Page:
EngagementLeadershipRolesForTheEngagedLibraryI appreciate a recent conversation with Kirstin Phelps regarding leader vs. leadership role. Rather than focusing on the “born leader”, we can consider ways in which everyone can and should play a leadership role in building and transforming community to be inclusive, empowering, and just (my understanding of her words). Bringing in work by David Weerts and Lorilee Sandmann (2010) regarding engaged universities and boundary spanning, the engagement leadership role of some librarians will be more community focused, while for others it will be more library focused, some more technical/practical, and some more socio-emotional. The figure to the right is my mapping of engagement leadership roles for the engaged library onto Weerts and Sandmann’s figure they developed for the engaged university.

Often times, and perhaps primarily, the librarian engagement leadership role is to build the leadership roles of others. Librarians, staff, volunteers, board members, friends of the library, and the patrons of the library, together as “the library”, don’t take direct, primary/exclusive responsibility for all aspects of building and transforming community. Rather, the people who function as the library provide critical services to facilitate those who are working in various ways to exercise their leadership roles to build and transform communities. Reflecting on this further, I’m coming to appreciate that even then, these other leadership roles are really just further examples of supporting the leadership roles of still others.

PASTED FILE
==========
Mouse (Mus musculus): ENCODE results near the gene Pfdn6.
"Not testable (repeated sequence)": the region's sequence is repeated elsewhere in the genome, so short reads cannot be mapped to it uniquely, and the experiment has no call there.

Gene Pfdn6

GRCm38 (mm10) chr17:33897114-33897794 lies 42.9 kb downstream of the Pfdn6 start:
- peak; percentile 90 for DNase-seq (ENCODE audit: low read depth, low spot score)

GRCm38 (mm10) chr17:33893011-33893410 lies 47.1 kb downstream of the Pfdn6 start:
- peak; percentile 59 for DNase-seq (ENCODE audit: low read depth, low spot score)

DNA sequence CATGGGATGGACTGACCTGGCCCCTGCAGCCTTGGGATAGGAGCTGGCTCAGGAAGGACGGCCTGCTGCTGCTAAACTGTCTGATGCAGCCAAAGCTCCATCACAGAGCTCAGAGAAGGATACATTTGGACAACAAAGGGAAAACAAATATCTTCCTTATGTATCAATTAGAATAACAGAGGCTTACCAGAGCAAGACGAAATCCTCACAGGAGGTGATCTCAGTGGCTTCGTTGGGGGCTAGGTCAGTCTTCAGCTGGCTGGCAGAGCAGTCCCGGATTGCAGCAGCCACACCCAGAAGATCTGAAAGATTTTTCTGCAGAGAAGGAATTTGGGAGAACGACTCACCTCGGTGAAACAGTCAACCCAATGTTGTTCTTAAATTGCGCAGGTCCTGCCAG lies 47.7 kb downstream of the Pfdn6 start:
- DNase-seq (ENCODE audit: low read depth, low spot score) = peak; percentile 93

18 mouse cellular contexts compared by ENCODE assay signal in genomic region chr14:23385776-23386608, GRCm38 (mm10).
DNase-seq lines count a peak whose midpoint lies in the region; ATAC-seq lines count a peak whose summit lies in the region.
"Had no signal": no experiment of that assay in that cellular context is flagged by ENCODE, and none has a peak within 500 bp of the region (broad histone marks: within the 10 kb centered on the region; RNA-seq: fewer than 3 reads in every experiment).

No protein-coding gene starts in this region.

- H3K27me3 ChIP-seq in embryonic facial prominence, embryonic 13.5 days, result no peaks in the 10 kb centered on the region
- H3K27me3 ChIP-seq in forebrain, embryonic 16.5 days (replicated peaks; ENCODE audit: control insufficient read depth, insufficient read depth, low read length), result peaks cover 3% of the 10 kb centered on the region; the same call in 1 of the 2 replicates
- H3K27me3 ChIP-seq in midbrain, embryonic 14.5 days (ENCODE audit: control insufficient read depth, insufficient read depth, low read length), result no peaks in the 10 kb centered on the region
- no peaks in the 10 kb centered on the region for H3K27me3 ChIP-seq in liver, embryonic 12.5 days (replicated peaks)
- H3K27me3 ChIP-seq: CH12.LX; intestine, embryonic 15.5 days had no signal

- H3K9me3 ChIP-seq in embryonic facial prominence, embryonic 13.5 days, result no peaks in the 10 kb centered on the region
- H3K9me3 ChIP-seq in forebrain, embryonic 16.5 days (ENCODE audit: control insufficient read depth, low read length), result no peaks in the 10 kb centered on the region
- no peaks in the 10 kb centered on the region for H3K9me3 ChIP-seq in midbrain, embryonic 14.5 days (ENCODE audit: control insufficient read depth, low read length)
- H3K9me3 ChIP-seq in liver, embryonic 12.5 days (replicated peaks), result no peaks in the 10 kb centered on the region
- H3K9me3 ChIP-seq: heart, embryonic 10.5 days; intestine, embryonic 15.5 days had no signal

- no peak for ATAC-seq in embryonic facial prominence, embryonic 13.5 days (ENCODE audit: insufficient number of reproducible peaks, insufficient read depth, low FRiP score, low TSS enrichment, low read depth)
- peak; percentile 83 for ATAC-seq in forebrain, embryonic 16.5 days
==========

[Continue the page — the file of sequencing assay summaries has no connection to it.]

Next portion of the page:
For instance, consider a community group who regularly uses the library to organize around a development goal, investigate that goal, and use the resources of the library to implement components of that goal. A librarian may practice their engagement leadership role to support some or all of these different community activities, and in so doing foster the ability for the members of the community group to achieve their leadership roles. But it’s easy to imagine that one common development goal of community groups might be to help support the leadership roles of others in the community, say for instance when teachers, parents, local business owners, and concerned citizens come together to champion new in- and after-school programming to foster student leadership roles.

This leads to one other important consideration — with whom does engagement occur? In “Confronting the Future: Strategic visions for the 21st century public library” a policy brief published by the ALA Office for Information Technology, author Levien helpfully distinguishes the individual- vs community-focused library. Services to, or engagement with, individuals is not community engagement. In the community library, the “physical library becomes, even more than is the case today, a center for a wide range of community activities…In addition to these basic facilities, a physical library focused on the local community would offer a range of other services, depending on the community’s desires [emphasis added].”

However, even here we must be careful because too often community is used too loosely or broadly. As Randy Stoecker states in his 2014 article “What If?“: